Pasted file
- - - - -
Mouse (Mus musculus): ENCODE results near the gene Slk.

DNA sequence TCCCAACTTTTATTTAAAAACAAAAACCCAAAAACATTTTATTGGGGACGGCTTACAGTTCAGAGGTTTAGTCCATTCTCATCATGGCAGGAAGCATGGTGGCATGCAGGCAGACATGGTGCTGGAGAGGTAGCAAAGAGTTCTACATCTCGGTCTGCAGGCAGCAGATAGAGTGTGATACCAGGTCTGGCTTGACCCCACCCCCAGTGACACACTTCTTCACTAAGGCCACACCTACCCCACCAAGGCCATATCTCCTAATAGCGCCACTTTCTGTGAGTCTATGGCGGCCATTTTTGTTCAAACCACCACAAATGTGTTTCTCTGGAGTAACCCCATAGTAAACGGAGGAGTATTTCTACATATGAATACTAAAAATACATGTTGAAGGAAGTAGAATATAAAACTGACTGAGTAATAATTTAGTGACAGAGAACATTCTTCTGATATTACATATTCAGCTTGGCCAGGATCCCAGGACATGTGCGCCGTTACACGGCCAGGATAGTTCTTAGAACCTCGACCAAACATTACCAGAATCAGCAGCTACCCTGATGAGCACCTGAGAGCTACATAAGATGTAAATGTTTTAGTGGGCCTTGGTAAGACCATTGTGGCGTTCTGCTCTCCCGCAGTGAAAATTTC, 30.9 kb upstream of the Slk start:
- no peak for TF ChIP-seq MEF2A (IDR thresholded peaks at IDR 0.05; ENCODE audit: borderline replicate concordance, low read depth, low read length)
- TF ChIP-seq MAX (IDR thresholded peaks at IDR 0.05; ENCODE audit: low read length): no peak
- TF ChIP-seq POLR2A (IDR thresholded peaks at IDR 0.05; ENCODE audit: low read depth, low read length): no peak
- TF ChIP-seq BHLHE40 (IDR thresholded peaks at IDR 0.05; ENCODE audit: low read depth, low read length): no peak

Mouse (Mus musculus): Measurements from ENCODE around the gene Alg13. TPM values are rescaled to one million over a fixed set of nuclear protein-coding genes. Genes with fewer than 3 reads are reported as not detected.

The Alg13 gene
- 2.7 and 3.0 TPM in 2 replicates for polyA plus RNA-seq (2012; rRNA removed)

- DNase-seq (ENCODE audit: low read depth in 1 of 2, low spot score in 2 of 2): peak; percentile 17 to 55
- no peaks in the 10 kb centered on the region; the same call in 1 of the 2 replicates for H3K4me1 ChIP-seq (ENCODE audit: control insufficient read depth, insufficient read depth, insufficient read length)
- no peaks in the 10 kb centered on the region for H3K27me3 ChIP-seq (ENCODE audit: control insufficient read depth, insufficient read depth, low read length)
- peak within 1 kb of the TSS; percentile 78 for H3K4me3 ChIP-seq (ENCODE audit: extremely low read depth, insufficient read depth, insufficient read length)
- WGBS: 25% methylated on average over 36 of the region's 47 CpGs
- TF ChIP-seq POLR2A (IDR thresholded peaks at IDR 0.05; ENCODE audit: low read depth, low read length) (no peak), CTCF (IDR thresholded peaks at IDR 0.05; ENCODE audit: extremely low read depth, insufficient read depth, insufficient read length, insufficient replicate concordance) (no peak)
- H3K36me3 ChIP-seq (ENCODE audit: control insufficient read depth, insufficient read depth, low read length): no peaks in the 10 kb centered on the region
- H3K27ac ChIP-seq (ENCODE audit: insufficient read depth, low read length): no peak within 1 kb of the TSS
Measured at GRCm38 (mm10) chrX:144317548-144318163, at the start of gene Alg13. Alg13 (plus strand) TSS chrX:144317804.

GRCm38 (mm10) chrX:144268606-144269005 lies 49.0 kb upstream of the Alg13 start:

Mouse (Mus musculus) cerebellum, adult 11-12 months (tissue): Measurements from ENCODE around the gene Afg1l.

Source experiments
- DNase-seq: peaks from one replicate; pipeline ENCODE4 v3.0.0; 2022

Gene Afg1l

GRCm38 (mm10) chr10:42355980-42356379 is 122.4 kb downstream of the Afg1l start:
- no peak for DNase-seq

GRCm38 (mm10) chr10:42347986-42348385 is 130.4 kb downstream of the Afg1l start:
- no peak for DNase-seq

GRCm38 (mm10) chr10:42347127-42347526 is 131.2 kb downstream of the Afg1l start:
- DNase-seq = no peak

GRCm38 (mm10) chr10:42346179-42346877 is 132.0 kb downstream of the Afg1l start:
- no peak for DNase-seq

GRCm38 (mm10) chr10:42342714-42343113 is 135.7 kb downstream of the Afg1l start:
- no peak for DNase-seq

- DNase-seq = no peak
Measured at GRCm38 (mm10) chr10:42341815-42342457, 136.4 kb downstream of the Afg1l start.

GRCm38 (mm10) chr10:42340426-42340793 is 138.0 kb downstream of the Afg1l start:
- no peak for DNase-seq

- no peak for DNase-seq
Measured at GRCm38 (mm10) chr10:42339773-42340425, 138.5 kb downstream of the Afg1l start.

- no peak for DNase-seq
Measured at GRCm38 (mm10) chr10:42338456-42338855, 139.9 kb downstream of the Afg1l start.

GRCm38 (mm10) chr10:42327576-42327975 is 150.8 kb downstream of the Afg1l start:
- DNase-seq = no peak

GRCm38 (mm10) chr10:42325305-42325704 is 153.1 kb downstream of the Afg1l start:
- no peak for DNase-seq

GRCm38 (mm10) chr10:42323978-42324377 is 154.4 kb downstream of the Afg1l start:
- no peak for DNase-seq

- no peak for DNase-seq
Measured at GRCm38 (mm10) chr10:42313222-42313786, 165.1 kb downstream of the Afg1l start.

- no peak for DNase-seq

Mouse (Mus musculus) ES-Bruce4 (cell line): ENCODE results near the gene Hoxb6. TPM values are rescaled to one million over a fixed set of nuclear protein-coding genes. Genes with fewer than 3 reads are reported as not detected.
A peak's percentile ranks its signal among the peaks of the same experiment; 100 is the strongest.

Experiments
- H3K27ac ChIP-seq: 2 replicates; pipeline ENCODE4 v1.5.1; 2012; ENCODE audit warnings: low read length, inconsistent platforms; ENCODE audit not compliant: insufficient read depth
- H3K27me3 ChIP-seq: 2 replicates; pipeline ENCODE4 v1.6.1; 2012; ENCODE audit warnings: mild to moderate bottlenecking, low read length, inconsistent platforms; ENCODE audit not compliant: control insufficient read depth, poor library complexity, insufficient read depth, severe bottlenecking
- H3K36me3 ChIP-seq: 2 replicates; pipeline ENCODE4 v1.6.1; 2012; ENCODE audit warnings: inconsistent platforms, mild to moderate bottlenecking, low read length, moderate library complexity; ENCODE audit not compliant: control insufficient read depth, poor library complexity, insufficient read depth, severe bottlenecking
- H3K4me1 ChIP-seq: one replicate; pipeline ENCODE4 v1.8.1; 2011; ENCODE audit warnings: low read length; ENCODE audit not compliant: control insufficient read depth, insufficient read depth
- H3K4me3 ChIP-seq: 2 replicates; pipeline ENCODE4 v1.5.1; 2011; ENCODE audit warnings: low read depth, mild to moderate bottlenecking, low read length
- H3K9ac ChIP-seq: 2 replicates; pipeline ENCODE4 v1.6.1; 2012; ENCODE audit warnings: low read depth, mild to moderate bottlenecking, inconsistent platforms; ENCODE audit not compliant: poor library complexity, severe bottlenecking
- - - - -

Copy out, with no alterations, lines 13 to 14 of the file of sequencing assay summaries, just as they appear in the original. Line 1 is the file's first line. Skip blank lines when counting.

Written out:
- peak within 1 kb of the TSS; percentile 78 for H3K4me3 ChIP-seq (ENCODE audit: extremely low read depth, insufficient read depth, insufficient read length)
- WGBS: 25% methylated on average over 36 of the region's 47 CpGs